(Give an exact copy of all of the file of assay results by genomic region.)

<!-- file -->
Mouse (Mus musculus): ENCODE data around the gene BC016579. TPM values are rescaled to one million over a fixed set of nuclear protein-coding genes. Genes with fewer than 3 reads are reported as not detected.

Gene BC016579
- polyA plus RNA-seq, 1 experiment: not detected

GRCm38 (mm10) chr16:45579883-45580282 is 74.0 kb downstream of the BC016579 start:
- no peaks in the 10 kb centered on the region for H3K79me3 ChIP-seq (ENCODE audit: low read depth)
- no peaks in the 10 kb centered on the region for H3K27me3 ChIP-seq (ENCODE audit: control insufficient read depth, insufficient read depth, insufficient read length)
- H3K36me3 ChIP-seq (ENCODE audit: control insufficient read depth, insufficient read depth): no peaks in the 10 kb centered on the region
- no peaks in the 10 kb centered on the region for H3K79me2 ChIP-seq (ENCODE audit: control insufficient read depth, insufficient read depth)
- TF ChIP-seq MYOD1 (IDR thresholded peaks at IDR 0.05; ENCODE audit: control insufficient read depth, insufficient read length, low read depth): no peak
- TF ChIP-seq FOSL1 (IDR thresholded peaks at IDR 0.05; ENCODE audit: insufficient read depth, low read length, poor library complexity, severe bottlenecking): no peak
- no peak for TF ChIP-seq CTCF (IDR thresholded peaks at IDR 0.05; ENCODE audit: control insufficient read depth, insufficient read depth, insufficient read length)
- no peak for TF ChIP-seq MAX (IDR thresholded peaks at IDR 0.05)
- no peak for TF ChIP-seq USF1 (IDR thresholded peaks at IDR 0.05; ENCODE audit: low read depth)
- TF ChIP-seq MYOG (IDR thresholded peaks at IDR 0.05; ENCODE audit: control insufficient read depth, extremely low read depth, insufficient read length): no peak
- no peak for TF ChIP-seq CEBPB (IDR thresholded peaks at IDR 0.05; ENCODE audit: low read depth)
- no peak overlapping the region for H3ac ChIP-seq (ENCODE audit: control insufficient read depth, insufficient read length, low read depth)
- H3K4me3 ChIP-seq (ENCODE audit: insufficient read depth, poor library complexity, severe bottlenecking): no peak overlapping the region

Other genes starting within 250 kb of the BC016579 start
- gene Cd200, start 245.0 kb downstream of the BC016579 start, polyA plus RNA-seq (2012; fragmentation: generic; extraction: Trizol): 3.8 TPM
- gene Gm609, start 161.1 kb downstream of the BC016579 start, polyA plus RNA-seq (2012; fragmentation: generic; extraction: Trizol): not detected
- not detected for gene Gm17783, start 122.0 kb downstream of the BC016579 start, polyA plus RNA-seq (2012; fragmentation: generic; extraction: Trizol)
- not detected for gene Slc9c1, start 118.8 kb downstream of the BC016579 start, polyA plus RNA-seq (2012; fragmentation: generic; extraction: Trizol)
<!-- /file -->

Mouse (Mus musculus): ENCODE data around the gene BC016579. TPM values are rescaled to one million over a fixed set of nuclear protein-coding genes. Genes with fewer than 3 reads are reported as not detected.

Gene BC016579
- polyA plus RNA-seq, 1 experiment: not detected

GRCm38 (mm10) chr16:45579883-45580282 is 74.0 kb downstream of the BC016579 start:
- no peaks in the 10 kb centered on the region for H3K79me3 ChIP-seq (ENCODE audit: low read depth)
- no peaks in the 10 kb centered on the region for H3K27me3 ChIP-seq (ENCODE audit: control insufficient read depth, insufficient read depth, insufficient read length)
- H3K36me3 ChIP-seq (ENCODE audit: control insufficient read depth, insufficient read depth): no peaks in the 10 kb centered on the region
- no peaks in the 10 kb centered on the region for H3K79me2 ChIP-seq (ENCODE audit: control insufficient read depth, insufficient read depth)
- TF ChIP-seq MYOD1 (IDR thresholded peaks at IDR 0.05; ENCODE audit: control insufficient read depth, insufficient read length, low read depth): no peak
- TF ChIP-seq FOSL1 (IDR thresholded peaks at IDR 0.05; ENCODE audit: insufficient read depth, low read length, poor library complexity, severe bottlenecking): no peak
- no peak for TF ChIP-seq CTCF (IDR thresholded peaks at IDR 0.05; ENCODE audit: control insufficient read depth, insufficient read depth, insufficient read length)
- no peak for TF ChIP-seq MAX (IDR thresholded peaks at IDR 0.05)
- no peak for TF ChIP-seq USF1 (IDR thresholded peaks at IDR 0.05; ENCODE audit: low read depth)
- TF ChIP-seq MYOG (IDR thresholded peaks at IDR 0.05; ENCODE audit: control insufficient read depth, extremely low read depth, insufficient read length): no peak
- no peak for TF ChIP-seq CEBPB (IDR thresholded peaks at IDR 0.05; ENCODE audit: low read depth)
- no peak overlapping the region for H3ac ChIP-seq (ENCODE audit: control insufficient read depth, insufficient read length, low read depth)
- H3K4me3 ChIP-seq (ENCODE audit: insufficient read depth, poor library complexity, severe bottlenecking): no peak overlapping the region

Other genes starting within 250 kb of the BC016579 start
- gene Cd200, start 245.0 kb downstream of the BC016579 start, polyA plus RNA-seq (2012; fragmentation: generic; extraction: Trizol): 3.8 TPM
- gene Gm609, start 161.1 kb downstream of the BC016579 start, polyA plus RNA-seq (2012; fragmentation: generic; extraction: Trizol): not detected
- not detected for gene Gm17783, start 122.0 kb downstream of the BC016579 start, polyA plus RNA-seq (2012; fragmentation: generic; extraction: Trizol)
- not detected for gene Slc9c1, start 118.8 kb downstream of the BC016579 start, polyA plus RNA-seq (2012; fragmentation: generic; extraction: Trizol)